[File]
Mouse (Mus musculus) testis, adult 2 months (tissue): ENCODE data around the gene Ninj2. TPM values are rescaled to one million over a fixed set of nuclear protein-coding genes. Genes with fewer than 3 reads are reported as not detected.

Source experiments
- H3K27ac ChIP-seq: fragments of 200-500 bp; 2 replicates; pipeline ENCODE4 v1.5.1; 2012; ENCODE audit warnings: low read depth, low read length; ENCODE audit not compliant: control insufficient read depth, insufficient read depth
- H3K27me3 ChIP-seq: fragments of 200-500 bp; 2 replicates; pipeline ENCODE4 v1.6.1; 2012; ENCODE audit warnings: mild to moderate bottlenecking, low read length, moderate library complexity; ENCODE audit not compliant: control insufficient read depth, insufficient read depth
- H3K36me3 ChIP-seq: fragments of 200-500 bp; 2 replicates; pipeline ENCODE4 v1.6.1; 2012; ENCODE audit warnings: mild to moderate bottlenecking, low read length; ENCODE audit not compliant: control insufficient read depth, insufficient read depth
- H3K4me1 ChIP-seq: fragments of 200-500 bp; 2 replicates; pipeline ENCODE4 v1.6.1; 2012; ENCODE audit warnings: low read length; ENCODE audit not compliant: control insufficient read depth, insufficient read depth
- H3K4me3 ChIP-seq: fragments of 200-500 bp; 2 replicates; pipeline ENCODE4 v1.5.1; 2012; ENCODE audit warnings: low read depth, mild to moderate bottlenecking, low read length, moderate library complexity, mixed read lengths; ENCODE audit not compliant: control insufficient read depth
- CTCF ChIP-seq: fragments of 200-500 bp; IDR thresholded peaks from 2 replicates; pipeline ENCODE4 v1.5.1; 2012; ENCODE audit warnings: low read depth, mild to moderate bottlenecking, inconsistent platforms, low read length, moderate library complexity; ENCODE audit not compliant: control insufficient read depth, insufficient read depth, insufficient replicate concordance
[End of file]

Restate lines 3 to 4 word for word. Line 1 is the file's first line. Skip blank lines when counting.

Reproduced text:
- H3K27ac ChIP-seq: fragments of 200-500 bp; 2 replicates; pipeline ENCODE4 v1.5.1; 2012; ENCODE audit warnings: low read depth, low read length; ENCODE audit not compliant: control insufficient read depth, insufficient read depth
- H3K27me3 ChIP-seq: fragments of 200-500 bp; 2 replicates; pipeline ENCODE4 v1.6.1; 2012; ENCODE audit warnings: mild to moderate bottlenecking, low read length, moderate library complexity; ENCODE audit not compliant: control insufficient read depth, insufficient read depth